Art Brokerage: Albert J. Whitlock (1915 ??" 1999) was an British-born motion picture matte artist best known for his work with Disney and Universal Studios. His film career began as a page at Gaumont Studios in London in 1929, before going on to build sets and work as a grip. Trained as a sign painter, he began a life-long association with Alfred Hitchcock, completing all of the signs for The 39 Steps and then assisting in the miniature effects for The Man Who Knew Too Much. Whitlock began working as a matte artist during World War II. Recruited by Walt Disney, who was an admirer of his work, he would relocate to the U.S. in the early 1950s. At Disney, where the head of the Matte Department was fellow-Londoner and near-exact contemporary Peter Ellenshaw, he successfully mastered the impressionistic approach to matte painting that he would become known for. He remained with the studio for seven years, helping with the design of Disneyland as well as film work, before moving to Universal in 1961. There he served as the head of their matte department, continuing his long collaboration with Alfred Hitchcock and many other directors, until retiring from the company in 1985 (though he continued to work on the odd production for a few years after). His crowning achievement was the creation of over 70 individual matte paintings for the 1974 disaster film, Earthquake, which earned him an Academy Award. He won the Oscar again the following year for The Hindenburg, in which he re-created the great airship and its final voyage. Universal loaned out Whitlock and his team for some notable visual effects work on films including Greystoke: The Legend of Tarzan, Lord of the Apes, the David Lynch version of Dune, Mame, The Learning Tree and Bound for Glory. In the latter film, Whitlock created the famous Dust Storm with moving cotton-covered disks. In addition to his film work, Whitlock is famous among Star Trek fans for the matte painting used to establish the huge exterior of the Delta Vega lithium cracking station in Star Trek (1966). The painting was later modified and reused as the Tantalus penal colony from the Star Trek episode "Dagger of the Mind." Decades later, this recycled shot was replaced with a digital background newly created in 2007 for the remastered edition of the episode. Whitlock was also responsible for the matte paintings in History of the World, Part I, and appeared in the movie as a character hawking used chariots. He also produced background mattes for Brooks earlier film High Anxiety, and appeared in that film in a small role as "noted industrialist Arthur Brisbane." Whitlock was honored with the following awards: 1975: Academy Award for Special Achievement in Visual Effects in Earthquake (shared with Frank Brendel, Glen Robinson)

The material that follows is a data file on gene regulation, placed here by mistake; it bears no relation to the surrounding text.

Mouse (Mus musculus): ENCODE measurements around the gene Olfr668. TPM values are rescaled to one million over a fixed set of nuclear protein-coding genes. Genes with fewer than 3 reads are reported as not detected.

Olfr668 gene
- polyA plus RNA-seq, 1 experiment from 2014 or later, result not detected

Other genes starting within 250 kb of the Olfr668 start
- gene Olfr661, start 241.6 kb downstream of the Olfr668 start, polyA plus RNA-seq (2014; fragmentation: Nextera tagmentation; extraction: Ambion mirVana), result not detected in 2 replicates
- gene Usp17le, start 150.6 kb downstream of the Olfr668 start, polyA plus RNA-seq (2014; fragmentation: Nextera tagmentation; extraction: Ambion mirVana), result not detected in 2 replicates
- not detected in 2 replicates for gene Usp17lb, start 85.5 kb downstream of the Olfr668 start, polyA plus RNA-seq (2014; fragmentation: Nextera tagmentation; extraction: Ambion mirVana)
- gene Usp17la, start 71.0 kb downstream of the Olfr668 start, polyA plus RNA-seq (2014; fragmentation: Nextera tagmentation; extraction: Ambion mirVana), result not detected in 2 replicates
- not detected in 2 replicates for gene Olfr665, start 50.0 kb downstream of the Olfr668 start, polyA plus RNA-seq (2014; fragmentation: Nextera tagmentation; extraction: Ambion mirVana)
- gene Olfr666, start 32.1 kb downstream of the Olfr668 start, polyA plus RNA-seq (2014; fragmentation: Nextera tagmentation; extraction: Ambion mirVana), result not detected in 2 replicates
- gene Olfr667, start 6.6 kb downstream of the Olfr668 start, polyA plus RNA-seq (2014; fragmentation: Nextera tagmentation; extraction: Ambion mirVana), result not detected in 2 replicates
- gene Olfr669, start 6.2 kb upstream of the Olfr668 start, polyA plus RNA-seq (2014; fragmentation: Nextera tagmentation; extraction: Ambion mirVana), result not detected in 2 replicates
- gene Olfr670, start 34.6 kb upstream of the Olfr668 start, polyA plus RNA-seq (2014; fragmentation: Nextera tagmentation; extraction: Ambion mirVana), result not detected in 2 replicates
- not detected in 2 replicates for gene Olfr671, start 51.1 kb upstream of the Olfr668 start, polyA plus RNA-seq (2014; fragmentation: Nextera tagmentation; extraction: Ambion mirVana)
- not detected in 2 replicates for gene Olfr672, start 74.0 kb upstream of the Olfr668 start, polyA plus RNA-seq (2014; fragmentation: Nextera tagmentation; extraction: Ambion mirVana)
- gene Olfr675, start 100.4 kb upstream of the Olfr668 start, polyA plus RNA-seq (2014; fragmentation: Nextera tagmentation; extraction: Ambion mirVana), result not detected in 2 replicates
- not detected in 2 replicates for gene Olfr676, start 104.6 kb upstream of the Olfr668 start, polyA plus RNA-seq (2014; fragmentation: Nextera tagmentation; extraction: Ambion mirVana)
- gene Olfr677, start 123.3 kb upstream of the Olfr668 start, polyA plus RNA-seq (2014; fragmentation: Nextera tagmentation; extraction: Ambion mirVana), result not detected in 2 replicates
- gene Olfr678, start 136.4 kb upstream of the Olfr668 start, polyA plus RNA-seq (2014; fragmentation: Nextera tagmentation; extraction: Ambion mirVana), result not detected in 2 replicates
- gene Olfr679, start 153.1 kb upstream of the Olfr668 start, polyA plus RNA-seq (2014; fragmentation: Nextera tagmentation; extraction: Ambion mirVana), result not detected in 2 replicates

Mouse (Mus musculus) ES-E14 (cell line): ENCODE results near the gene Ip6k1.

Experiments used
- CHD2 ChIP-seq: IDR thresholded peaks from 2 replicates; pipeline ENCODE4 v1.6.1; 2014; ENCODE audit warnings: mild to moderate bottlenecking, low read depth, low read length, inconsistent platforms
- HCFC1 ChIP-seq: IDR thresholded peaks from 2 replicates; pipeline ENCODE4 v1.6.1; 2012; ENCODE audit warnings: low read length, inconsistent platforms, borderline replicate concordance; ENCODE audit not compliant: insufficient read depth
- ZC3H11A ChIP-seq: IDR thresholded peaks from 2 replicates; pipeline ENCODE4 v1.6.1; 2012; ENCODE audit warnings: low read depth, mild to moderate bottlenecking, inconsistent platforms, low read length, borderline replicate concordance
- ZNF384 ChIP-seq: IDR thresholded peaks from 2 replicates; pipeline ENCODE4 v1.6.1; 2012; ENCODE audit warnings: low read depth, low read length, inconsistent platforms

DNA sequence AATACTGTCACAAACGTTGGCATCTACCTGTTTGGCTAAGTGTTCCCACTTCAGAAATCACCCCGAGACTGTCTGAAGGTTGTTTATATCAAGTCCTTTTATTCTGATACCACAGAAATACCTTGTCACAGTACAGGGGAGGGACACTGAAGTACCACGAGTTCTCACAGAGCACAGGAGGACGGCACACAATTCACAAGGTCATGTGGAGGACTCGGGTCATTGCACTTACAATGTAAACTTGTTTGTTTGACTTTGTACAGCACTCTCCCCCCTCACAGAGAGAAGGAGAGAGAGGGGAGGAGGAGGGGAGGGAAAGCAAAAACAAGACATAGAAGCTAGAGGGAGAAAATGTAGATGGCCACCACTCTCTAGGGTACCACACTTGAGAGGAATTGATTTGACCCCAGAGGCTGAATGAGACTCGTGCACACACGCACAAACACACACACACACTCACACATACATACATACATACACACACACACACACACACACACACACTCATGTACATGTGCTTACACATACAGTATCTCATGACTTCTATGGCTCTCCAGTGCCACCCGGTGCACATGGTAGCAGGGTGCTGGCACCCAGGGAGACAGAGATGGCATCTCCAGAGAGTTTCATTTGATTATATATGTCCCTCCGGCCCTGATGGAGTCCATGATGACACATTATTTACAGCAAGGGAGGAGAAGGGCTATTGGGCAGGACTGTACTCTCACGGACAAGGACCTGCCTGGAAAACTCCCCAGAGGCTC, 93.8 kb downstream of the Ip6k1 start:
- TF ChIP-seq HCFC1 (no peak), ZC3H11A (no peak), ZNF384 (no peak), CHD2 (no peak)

1976: Academy Award for Special Achievement in Visual Effects in The Hindenburg (shared with Glen Robinson) 1985: Emmy for Outstanding Special Visual Effects in A.D. shared with Syd Dutton, Mark Whitlock, Bill Taylor, Dennis Glouner, Lynn Ledgerwood).